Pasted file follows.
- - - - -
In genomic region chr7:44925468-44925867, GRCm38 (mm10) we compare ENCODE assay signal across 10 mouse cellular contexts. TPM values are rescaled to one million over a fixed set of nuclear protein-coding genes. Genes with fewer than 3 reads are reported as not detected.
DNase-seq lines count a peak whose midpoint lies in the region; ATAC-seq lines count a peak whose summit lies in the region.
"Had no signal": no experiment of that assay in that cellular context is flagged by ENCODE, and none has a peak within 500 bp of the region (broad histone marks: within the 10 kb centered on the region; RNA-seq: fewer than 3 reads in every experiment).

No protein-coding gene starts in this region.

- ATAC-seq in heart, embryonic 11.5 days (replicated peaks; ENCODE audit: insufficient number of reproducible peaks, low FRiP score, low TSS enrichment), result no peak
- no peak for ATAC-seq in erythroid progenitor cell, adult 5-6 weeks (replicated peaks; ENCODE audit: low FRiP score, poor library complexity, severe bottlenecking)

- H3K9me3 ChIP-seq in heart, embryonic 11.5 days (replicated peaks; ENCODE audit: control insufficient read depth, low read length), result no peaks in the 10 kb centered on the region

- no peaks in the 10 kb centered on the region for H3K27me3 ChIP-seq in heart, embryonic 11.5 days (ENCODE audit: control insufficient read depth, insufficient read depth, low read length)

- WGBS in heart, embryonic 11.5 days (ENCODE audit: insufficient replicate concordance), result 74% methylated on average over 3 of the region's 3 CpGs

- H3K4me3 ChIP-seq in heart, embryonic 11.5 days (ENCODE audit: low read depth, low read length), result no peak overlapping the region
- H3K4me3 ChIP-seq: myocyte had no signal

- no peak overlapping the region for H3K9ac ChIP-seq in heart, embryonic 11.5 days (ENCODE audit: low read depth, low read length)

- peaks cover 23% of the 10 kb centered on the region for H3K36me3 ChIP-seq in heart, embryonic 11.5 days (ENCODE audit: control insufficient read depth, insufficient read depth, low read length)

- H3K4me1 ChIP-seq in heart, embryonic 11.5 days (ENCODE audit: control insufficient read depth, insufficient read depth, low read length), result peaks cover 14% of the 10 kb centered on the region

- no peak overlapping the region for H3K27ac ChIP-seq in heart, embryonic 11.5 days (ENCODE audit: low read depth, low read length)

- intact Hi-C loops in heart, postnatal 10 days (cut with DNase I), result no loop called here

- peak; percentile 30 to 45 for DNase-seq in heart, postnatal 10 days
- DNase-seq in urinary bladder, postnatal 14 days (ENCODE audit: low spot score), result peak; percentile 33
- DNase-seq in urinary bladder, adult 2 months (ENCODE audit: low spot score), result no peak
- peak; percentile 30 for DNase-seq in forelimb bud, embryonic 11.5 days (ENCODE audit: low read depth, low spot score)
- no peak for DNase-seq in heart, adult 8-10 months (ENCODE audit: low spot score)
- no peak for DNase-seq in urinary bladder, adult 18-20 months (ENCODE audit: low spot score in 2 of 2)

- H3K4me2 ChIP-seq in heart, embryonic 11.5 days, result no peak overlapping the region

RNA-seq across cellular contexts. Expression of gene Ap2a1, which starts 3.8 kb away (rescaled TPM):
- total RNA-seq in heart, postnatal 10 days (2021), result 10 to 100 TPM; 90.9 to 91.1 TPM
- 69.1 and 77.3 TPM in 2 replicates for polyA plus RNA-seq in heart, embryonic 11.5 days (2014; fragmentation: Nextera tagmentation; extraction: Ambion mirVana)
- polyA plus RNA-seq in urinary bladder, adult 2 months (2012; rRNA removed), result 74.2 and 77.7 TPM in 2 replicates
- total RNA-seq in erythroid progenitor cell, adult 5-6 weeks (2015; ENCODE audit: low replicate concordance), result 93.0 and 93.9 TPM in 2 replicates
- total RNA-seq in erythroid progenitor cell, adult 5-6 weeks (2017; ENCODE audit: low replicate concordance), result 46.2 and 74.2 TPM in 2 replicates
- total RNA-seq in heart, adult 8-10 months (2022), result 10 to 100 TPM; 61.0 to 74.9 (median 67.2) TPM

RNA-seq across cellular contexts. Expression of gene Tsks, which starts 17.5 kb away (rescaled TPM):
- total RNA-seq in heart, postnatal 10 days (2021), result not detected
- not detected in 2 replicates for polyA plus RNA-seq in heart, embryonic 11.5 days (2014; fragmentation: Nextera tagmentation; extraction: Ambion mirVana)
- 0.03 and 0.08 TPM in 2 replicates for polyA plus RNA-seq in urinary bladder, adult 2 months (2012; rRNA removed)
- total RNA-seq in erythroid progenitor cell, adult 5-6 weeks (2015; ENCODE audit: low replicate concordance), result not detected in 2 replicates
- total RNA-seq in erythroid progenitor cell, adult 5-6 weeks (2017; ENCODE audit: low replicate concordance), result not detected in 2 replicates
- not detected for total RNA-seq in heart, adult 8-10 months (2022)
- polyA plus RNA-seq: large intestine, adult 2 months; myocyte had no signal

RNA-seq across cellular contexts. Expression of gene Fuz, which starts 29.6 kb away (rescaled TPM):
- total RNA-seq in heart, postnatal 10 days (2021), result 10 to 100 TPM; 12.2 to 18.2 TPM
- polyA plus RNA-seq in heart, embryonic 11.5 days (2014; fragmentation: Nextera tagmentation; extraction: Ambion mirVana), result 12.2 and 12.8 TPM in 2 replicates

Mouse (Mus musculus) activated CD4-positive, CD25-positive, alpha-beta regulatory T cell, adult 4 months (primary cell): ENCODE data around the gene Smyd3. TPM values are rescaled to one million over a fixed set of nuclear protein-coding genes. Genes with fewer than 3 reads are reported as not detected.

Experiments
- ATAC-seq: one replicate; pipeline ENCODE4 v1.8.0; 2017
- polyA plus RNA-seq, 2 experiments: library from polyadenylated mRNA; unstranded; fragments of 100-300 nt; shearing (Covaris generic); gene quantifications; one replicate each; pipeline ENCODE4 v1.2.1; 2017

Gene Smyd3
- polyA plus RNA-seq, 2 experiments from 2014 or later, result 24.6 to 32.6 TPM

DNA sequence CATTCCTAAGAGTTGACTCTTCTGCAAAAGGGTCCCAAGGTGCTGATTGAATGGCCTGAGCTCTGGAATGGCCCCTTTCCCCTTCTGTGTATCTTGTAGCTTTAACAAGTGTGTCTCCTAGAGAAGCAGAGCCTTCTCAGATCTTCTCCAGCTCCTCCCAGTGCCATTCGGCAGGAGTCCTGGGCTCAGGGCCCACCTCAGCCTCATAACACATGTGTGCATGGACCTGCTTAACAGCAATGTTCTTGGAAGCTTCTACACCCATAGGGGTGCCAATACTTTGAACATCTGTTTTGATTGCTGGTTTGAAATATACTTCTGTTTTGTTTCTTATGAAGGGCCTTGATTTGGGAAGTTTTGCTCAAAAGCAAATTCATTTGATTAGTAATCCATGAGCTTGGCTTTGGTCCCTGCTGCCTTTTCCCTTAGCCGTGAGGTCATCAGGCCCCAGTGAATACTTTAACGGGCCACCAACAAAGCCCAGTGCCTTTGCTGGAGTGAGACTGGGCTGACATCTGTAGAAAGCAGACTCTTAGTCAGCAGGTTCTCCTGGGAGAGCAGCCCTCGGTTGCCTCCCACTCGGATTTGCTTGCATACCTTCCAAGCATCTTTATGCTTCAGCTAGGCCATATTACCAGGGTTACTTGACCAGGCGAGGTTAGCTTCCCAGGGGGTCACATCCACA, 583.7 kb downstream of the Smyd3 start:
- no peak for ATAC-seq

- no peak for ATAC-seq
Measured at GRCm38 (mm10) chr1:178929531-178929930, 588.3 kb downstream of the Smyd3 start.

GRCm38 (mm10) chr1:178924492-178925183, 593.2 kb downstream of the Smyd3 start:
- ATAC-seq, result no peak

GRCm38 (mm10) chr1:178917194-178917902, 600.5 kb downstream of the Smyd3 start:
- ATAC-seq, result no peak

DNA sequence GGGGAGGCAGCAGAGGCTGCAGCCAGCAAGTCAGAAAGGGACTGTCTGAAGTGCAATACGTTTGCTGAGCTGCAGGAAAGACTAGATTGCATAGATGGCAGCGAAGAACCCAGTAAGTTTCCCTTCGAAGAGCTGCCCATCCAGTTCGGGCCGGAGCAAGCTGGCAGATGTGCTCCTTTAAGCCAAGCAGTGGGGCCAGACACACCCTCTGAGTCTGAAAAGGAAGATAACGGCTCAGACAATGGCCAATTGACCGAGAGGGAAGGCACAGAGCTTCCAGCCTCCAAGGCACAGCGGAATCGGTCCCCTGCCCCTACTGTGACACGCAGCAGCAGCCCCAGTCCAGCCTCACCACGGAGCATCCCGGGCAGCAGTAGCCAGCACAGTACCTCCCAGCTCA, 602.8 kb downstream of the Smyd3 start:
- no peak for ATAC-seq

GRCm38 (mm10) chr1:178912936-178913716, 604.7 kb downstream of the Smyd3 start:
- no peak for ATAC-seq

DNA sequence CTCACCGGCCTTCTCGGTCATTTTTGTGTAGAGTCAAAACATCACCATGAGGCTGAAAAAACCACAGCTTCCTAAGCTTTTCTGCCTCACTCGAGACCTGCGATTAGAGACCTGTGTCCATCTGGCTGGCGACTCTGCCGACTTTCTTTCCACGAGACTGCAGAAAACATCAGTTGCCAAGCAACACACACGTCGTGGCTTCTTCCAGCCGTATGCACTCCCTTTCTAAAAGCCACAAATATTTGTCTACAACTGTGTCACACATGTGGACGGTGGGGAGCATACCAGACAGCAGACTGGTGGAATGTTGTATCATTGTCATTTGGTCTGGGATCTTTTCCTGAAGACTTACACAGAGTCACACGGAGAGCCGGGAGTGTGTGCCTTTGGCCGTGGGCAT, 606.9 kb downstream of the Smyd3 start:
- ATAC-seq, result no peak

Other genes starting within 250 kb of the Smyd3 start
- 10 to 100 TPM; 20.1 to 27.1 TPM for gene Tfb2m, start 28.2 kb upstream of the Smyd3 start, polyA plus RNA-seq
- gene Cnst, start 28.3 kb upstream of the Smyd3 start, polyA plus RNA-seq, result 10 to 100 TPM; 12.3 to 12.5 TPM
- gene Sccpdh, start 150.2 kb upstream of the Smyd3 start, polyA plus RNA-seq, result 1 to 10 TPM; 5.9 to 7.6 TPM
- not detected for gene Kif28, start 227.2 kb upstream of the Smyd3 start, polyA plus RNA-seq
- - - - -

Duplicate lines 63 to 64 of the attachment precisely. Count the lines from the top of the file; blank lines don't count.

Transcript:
- 10 to 100 TPM; 20.1 to 27.1 TPM for gene Tfb2m, start 28.2 kb upstream of the Smyd3 start, polyA plus RNA-seq
- gene Cnst, start 28.3 kb upstream of the Smyd3 start, polyA plus RNA-seq, result 10 to 100 TPM; 12.3 to 12.5 TPM